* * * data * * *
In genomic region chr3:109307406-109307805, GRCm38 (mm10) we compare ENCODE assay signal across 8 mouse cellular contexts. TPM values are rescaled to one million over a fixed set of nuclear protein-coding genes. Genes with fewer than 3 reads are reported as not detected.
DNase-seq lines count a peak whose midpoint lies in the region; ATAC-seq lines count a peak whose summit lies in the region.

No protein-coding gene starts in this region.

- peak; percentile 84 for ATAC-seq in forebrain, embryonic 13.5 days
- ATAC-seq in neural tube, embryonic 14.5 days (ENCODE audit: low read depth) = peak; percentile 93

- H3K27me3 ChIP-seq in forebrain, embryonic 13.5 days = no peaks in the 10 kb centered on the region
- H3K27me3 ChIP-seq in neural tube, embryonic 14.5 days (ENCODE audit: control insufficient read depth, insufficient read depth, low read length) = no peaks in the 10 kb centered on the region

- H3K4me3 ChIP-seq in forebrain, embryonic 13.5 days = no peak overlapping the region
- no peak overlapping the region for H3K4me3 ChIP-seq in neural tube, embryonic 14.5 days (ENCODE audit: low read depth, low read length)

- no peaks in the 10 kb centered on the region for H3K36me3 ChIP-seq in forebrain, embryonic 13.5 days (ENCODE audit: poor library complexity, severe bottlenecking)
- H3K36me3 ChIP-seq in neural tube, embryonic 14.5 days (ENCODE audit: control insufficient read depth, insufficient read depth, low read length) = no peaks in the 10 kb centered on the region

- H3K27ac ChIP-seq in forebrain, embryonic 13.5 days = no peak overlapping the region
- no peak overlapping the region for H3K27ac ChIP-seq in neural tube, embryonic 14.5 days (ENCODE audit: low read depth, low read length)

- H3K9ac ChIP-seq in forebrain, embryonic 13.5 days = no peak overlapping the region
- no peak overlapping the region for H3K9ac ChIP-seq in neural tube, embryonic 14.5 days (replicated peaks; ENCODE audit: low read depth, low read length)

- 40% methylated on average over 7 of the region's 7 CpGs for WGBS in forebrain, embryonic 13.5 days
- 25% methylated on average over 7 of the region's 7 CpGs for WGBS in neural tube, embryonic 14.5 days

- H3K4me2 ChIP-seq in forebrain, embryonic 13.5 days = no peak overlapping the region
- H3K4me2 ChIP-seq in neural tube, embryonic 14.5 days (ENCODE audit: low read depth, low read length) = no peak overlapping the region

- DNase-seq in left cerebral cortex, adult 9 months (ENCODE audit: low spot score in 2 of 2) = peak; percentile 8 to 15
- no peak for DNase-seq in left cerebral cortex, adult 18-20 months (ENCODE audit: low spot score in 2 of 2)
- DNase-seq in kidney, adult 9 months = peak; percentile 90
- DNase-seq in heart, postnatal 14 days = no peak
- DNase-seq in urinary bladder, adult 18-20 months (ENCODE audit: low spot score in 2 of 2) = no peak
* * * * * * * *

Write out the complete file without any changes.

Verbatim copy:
In genomic region chr3:109307406-109307805, GRCm38 (mm10) we compare ENCODE assay signal across 8 mouse cellular contexts. TPM values are rescaled to one million over a fixed set of nuclear protein-coding genes. Genes with fewer than 3 reads are reported as not detected.
DNase-seq lines count a peak whose midpoint lies in the region; ATAC-seq lines count a peak whose summit lies in the region.

No protein-coding gene starts in this region.

- peak; percentile 84 for ATAC-seq in forebrain, embryonic 13.5 days
- ATAC-seq in neural tube, embryonic 14.5 days (ENCODE audit: low read depth) = peak; percentile 93

- H3K27me3 ChIP-seq in forebrain, embryonic 13.5 days = no peaks in the 10 kb centered on the region
- H3K27me3 ChIP-seq in neural tube, embryonic 14.5 days (ENCODE audit: control insufficient read depth, insufficient read depth, low read length) = no peaks in the 10 kb centered on the region

- H3K4me3 ChIP-seq in forebrain, embryonic 13.5 days = no peak overlapping the region
- no peak overlapping the region for H3K4me3 ChIP-seq in neural tube, embryonic 14.5 days (ENCODE audit: low read depth, low read length)

- no peaks in the 10 kb centered on the region for H3K36me3 ChIP-seq in forebrain, embryonic 13.5 days (ENCODE audit: poor library complexity, severe bottlenecking)
- H3K36me3 ChIP-seq in neural tube, embryonic 14.5 days (ENCODE audit: control insufficient read depth, insufficient read depth, low read length) = no peaks in the 10 kb centered on the region

- H3K27ac ChIP-seq in forebrain, embryonic 13.5 days = no peak overlapping the region
- no peak overlapping the region for H3K27ac ChIP-seq in neural tube, embryonic 14.5 days (ENCODE audit: low read depth, low read length)

- H3K9ac ChIP-seq in forebrain, embryonic 13.5 days = no peak overlapping the region
- no peak overlapping the region for H3K9ac ChIP-seq in neural tube, embryonic 14.5 days (replicated peaks; ENCODE audit: low read depth, low read length)

- 40% methylated on average over 7 of the region's 7 CpGs for WGBS in forebrain, embryonic 13.5 days
- 25% methylated on average over 7 of the region's 7 CpGs for WGBS in neural tube, embryonic 14.5 days

- H3K4me2 ChIP-seq in forebrain, embryonic 13.5 days = no peak overlapping the region
- H3K4me2 ChIP-seq in neural tube, embryonic 14.5 days (ENCODE audit: low read depth, low read length) = no peak overlapping the region

- DNase-seq in left cerebral cortex, adult 9 months (ENCODE audit: low spot score in 2 of 2) = peak; percentile 8 to 15
- no peak for DNase-seq in left cerebral cortex, adult 18-20 months (ENCODE audit: low spot score in 2 of 2)
- DNase-seq in kidney, adult 9 months = peak; percentile 90
- DNase-seq in heart, postnatal 14 days = no peak
- DNase-seq in urinary bladder, adult 18-20 months (ENCODE audit: low spot score in 2 of 2) = no peak